With the assigned task of Classical Cryptography, this group has designed and will continue to design programs able to decode ciphertext. While each program will not necessarily decode an encrypted file immediately, it is the combination of these "tools" which provide a working cryptanalysis program. This "tool box" can be implemented to decode classically encrypted text, making available documents and information which can be accessed by the entire public, rather than a select few!

This report contains the direction and progress of our group during the completion of this task. Included is a reflection of initial goals compared to the final "Long-Term plan", an assessment of the progress made, operation as a group, and the processes of learning how to program in the Pascal Language. Accompanying the report is a comprehensive Appendix of the "Cryptographer's ToolKit Index" outlining the completed programs and portfolios that constitute the "Tool Kit" (also enclosed) and a bibliography of material accessed .......

Group Members

Brett Avery
Stuart Prescott
Michael Shuter
Jack Dermondy
David Grogan
Christopher Boshuizen

The Long-Term Plan

The assigned task was:

"Develop a menu-driven program that can be used as a tool to assist the process of cryptanalysis."
Our aim was thus to develop a comprehensive "Tool Box" of programs to decode ciphertext. The object was not to write one single program, nor programs that can instantly decode files (although some programs can achieve this on simple encryption techniques), the aim is to develop several program "tools" which would aid in the decoding of ciphertext. These programs are designed to work together to solve a problem, using each tool as it is needed. Hence, it is the combination of these tools which allow the breaking of any ciphertext.

Accompanying the list of "tools", is a manual describing the process needed to make an analysis and solve an encryption.(more info on how final program will work and how it is comprised) The group of programs can thus seen as a single "tool", a program driven from a list of commands from the manual. Being made in this modular fashion, the different tools required for the final program have been accomplished by individuals in the group. Working as individuals, but as a group, the process has concluded with the completion of the Ciphertext project.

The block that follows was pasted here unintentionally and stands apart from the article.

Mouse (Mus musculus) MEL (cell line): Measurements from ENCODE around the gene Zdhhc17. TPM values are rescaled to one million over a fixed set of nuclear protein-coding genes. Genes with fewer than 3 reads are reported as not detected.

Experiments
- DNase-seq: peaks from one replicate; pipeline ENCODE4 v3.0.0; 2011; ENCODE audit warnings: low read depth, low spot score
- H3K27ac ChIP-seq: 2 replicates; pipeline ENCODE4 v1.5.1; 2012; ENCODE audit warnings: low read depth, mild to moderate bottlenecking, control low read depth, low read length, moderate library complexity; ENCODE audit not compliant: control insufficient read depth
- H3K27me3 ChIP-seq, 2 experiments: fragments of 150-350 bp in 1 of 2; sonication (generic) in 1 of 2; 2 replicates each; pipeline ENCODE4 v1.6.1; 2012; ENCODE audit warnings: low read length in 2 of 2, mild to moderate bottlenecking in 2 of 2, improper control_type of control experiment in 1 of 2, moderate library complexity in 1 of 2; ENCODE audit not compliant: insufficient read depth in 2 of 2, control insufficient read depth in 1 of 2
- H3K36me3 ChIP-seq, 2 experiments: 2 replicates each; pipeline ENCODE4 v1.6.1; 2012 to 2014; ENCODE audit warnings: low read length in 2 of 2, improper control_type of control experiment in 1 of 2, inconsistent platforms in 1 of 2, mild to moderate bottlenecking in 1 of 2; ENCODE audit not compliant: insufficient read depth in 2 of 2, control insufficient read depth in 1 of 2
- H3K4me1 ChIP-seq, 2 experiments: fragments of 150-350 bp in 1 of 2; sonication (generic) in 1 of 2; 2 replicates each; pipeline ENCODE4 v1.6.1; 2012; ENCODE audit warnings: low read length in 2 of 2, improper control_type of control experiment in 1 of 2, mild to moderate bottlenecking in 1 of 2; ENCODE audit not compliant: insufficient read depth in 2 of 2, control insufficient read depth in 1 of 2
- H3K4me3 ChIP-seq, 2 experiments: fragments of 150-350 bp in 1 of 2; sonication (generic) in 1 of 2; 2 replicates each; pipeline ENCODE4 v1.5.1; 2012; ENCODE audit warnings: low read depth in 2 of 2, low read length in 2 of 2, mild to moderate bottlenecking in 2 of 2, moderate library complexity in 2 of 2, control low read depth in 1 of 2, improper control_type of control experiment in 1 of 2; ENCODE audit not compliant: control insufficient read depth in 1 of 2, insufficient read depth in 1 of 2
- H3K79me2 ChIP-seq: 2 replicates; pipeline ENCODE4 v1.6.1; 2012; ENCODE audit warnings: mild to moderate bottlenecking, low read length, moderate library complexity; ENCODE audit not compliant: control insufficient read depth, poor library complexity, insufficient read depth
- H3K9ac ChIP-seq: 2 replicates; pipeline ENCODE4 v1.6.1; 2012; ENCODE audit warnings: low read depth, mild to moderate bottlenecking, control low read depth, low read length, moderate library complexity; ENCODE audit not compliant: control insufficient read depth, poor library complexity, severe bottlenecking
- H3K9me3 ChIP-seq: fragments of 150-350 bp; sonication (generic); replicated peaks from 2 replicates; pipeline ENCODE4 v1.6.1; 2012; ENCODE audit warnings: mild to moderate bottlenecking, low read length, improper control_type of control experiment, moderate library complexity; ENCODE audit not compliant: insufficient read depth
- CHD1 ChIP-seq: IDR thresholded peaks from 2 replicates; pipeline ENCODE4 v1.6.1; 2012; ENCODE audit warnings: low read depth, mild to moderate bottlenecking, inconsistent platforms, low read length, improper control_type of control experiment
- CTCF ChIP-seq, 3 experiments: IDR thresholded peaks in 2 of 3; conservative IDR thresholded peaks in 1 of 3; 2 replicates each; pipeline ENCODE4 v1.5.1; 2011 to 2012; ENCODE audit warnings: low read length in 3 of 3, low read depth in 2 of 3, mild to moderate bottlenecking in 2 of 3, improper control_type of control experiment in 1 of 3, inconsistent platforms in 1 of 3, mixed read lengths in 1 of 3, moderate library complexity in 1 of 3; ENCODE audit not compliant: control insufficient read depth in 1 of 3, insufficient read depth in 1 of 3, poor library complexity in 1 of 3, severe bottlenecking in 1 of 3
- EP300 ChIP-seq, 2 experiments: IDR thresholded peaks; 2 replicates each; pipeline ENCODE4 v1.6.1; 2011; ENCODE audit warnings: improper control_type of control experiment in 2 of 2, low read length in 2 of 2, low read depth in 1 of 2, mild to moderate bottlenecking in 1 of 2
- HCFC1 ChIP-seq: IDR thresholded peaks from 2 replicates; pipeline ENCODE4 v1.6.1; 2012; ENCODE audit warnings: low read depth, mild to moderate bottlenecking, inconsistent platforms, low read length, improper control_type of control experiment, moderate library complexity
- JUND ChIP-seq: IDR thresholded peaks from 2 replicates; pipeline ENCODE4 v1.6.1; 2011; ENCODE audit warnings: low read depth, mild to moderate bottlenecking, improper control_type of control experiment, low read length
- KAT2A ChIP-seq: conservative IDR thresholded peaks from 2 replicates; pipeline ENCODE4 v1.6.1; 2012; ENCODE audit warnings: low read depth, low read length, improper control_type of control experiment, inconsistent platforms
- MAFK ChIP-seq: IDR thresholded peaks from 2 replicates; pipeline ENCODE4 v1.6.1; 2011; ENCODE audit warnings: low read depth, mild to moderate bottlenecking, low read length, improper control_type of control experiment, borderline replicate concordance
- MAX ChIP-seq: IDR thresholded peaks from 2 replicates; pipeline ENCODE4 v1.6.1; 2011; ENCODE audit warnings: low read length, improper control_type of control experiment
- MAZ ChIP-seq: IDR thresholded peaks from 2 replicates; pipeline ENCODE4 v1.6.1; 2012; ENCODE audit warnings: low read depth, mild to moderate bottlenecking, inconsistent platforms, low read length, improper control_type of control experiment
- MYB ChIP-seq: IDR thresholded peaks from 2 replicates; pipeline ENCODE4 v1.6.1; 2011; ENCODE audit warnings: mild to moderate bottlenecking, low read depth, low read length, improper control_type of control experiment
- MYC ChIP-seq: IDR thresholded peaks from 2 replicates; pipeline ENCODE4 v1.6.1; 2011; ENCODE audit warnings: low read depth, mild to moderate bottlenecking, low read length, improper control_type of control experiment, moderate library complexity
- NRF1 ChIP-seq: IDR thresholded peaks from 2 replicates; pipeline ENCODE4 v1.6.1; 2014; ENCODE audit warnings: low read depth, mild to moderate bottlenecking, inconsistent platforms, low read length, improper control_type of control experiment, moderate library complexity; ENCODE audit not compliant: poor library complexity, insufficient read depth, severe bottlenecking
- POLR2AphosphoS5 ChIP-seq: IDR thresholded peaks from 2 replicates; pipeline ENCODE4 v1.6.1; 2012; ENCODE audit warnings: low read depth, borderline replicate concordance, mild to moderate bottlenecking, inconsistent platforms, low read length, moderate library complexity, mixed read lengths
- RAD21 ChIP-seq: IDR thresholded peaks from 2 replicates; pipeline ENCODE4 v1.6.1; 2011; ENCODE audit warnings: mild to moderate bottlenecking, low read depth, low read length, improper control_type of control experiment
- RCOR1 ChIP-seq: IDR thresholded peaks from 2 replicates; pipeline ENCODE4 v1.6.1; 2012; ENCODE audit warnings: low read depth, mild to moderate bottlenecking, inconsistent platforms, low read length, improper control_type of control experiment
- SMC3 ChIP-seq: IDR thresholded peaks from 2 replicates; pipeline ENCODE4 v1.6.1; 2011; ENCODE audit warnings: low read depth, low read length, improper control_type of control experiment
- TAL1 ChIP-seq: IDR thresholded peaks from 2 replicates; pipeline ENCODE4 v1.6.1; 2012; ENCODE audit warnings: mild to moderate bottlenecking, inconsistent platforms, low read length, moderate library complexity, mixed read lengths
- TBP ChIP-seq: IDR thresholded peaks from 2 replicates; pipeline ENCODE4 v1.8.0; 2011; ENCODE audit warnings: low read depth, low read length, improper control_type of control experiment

In considering the original definition of the task, our group's Long-Term Plan had merit that remained throughout the development of the "tool box". However, the sheer expanse of the task of designing a system to decode any ciphertext encoded through classical means, did not present itself initially. Following is an appraisal of the initial plan and justification of the adaptations made.

As the variety of techniques used to classically encrypt code become apparent, more diverse and individually particular programs had to be developed. Because of the individual characteristics of some encryption methods, our original foundation of decryption programs became too general, and specific decryption programs for exclusive methods had to be developed.

The wide expanse of Classical Encryption techniques presented themselves in polyalphabetic encoding. Unlike the monoalphabetic methods, where the decoding process of a Caesar cipher or letter substitution could be easily adapted for different ciphertext, polyalphabetic ciphertext is very particular. Consequently, the diversion from general to exact decoding methods had to be created.

While our initial analysis perceived the task to involve a variety of programs that could be used in combination to decode ciphertext, this perception was much too general. Consequently, as the task has evolved, the "tool box" has also evolved to incorporate specific, individual pieces which can be used to solve unique problems.

Although the subsequent short-sightedness of the size of classical cryptography methods, our original plan showed merit in it's modular construction. With each member concentrating on separate "tools" there has been steady progress toward the completion of the "tool box". While we have been working on programs individually, broadening our knowledge of programming, we have essentially been working on solving a large problem as a group. This structure proved itself once consciousness of the expanse of the task was seen. Our Long-term plan now takes into account our discovered faults.

By allocating specific problems to individuals in the group, six unique cryptography techniques can be addressed at once, narrowing the expanse of diverse encoding methods. While there is a necessity to work as individuals, consistent conferencing as a group on each members progress and problems keeps the overall task a group challenge. The advantage of this segregated solution has been shown in individual progress, and the completion of the design of the "tool box".

While our initial analysis perceived the project to involve a variety of programs that could be used in combination to decode ciphertext, the expanse of the variety was not apparent. Inevitably, the "Long-Term plan" broadened to include these individual encryption methods. But because of the original formulation of the completion process, such an expansion as viable, even in Week ? when polyalphabetic encoding presented itself. Consequently, as the task has evolved, the "tool box" has also evolved to incorporate specific individual pieces which can be used to solve unique problems.

Assessment of Achievement

A list of programs that each member has created is shown in the Appendix. Here, this group has addressed a the broad types of cryptography, without extending outside the classical methods. This is were we have been determined, only concentrating on classical ciphers, which is the directive of the project. Unlike some groups who are investigating bit manipulation of characters, (ie playing around with the binary representation of letters), our group have not, and will not devote our time to obvious non-classical cryptography. The task had been defined, and we will not go beyond the boundaries to waste time! Considering the amount of code that is present in the Appendix, shows the achievement this group has made in the completion of the Classical Cryptography assignment.

Operation of Group